I, too, congratulate my colleague, John Wilson, on securing the debate. It is, however, with some frustration that I find myself debating the subject because we live in a very wealthy country in which there is absolutely no reason why there should be poverty.
I am happy to pay credit to those who have made efforts in the past to improve the situation, but we know that the United Kingdom is one of the most unequal countries in the world, and we know that that inequality is growing. That is reflected in the figures that we are discussing today. That said, it is absolutely the responsibility of everyone—the United Kingdom Government, the Scottish Government, local authorities and the national health service—to play their part.
It is clear that my preference would have been for independence and for Scotland taking full charge of its own affairs. We saw from the example of how the chamber dealt with the bedroom tax the consensus that can be built across it. I think that independence would have brought about a more humane regime.
We know that there are a number of contributory factors to the situation. I, too, thank the various organisations that have provided very helpful briefings to us. Low wages, for instance, are a contributory factor. My colleague John Wilson was quite right to highlight his constituency, because rurality compounds many of the factors that we are debating. Underemployment has been referred to as a contributory factor, and transport costs also have a significant implication.
On social security benefits, the universal credit is being trialled in Inverness, which is in my area. We also know about the sanctions. Simple things such as the cost of a telephone call have significant implications for individuals, and zero-hours contracts bring about the real dilemma of in-work poverty. I certainly do not think that it should be the state’s purpose to subsidise abusing employers who pay levels of wages such as they pay to their staff. To my mind, that is a catch-22 situation, as is the cost of childcare. We know, of course, that in the past six years, the cost of childcare has gone up by 44 per cent. Indeed, the minimum cost of raising a child—that might seem to many to be an unusual phrase—has gone up by 8 per cent since 2012 and by 11 per cent for a lone parent. During that period, there has been no rise in family benefits, of course.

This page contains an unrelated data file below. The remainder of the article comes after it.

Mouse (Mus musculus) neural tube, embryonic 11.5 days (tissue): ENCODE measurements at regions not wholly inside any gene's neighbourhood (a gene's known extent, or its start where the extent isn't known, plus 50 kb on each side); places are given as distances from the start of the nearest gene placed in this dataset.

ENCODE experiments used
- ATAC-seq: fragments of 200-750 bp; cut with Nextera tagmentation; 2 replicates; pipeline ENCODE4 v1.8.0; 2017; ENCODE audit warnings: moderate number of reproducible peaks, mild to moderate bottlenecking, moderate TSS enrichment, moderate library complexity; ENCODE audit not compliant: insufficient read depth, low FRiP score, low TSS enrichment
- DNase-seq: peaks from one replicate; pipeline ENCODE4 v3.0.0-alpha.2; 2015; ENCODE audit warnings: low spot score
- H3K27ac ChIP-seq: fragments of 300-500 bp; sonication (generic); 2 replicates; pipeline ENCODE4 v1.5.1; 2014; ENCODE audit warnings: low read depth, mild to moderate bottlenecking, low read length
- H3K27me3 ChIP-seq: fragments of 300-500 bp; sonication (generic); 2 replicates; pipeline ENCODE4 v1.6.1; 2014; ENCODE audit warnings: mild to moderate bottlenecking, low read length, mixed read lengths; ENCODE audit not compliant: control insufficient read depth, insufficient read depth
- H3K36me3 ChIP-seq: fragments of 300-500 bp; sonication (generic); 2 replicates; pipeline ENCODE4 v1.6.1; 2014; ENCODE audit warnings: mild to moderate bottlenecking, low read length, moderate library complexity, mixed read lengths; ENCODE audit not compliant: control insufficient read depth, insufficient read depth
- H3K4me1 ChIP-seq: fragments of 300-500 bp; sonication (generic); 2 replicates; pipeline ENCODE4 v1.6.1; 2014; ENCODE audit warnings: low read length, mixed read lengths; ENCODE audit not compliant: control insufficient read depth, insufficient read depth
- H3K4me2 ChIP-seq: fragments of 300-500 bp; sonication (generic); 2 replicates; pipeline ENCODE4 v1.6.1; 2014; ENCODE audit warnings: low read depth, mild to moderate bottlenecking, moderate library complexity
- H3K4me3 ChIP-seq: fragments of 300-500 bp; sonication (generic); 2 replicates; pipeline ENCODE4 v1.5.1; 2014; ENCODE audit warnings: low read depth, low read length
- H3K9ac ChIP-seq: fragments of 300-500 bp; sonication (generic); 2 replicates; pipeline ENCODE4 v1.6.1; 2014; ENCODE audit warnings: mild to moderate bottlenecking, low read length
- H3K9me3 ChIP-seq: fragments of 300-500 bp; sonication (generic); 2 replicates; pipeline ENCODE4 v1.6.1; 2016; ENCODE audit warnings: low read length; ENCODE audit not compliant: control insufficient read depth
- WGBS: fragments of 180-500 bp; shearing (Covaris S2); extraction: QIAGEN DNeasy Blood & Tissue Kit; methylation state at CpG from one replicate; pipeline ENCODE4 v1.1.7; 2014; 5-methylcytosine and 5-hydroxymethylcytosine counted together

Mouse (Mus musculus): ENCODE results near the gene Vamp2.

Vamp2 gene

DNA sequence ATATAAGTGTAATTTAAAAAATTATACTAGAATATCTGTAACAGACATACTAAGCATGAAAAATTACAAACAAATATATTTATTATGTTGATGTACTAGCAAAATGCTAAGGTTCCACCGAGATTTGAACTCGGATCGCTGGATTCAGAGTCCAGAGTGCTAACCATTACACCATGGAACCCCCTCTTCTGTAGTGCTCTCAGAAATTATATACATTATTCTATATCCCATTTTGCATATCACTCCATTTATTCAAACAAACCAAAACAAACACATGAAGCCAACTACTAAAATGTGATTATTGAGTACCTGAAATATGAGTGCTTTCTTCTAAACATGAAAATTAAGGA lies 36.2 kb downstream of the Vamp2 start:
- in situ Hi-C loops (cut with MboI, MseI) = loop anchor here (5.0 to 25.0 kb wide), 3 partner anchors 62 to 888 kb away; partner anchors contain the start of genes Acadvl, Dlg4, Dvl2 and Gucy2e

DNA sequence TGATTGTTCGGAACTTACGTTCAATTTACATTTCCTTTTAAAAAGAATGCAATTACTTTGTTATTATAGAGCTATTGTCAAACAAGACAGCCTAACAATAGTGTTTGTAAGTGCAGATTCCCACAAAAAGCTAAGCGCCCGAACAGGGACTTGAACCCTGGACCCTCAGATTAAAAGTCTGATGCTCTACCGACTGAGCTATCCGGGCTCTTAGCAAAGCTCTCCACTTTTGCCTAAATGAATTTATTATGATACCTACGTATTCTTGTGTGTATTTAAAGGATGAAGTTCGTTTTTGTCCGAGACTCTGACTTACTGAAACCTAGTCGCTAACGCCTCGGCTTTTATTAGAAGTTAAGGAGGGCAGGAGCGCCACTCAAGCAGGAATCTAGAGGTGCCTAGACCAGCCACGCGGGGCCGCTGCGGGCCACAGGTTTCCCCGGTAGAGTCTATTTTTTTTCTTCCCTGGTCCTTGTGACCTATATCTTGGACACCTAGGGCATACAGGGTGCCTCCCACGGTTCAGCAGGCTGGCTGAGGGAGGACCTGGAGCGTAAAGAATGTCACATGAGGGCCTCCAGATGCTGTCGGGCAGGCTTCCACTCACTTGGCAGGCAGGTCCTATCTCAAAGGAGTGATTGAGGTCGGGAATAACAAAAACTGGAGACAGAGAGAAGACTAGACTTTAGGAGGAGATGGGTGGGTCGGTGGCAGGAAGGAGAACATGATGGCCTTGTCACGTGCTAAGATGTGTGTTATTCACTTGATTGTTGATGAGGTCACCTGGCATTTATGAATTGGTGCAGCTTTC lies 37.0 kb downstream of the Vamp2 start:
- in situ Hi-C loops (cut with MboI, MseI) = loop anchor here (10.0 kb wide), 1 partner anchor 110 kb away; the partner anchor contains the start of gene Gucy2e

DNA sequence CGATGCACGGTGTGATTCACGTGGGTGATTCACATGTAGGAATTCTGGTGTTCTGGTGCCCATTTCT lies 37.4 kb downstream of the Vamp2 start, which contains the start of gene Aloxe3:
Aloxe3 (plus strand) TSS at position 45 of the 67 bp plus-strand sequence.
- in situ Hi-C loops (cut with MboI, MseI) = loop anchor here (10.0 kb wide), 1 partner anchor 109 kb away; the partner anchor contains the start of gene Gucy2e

Benefits are the subject of a lot of ill-informed comment. I want to comment on the level of unclaimed benefits in the UK. There is £10 billion of unclaimed benefits, half of which would go to working-age families. That money could be in individuals’ pockets and spent in communities. The effect of that money not being used is not only on individuals, but on our communities and local economies. Whose interests are served by that? Those of the people whom we are charged with representing certainly are not.
I commend the other steps that have been taken—free school meals, for instance, although there are capacity issues for local authorities with respect to them.
I want to touch on fuel poverty in the short time that I have left. Our new First Minister, Nicola Sturgeon, said in relation to a report on fuel poverty:
“There is no place for fuel poverty”.
That is absolutely right. We know that there is fuel poverty if 10 per cent or more of income is spent on meeting heating standards. There is the much talked about situation in which people have to make the terrible choice between switching on the heating or the cooker. The growth in food banks is an unacceptable issue that is being faced across the country.
The national performance framework includes the phrase:
“Our children have the best start in life and are ready to succeed”.
That will happen only if there is genuine redistribution of wealth. A living wage is a part of that and progressive taxation is another important part of it.
We must do everything with the powers that we have to eradicate child poverty.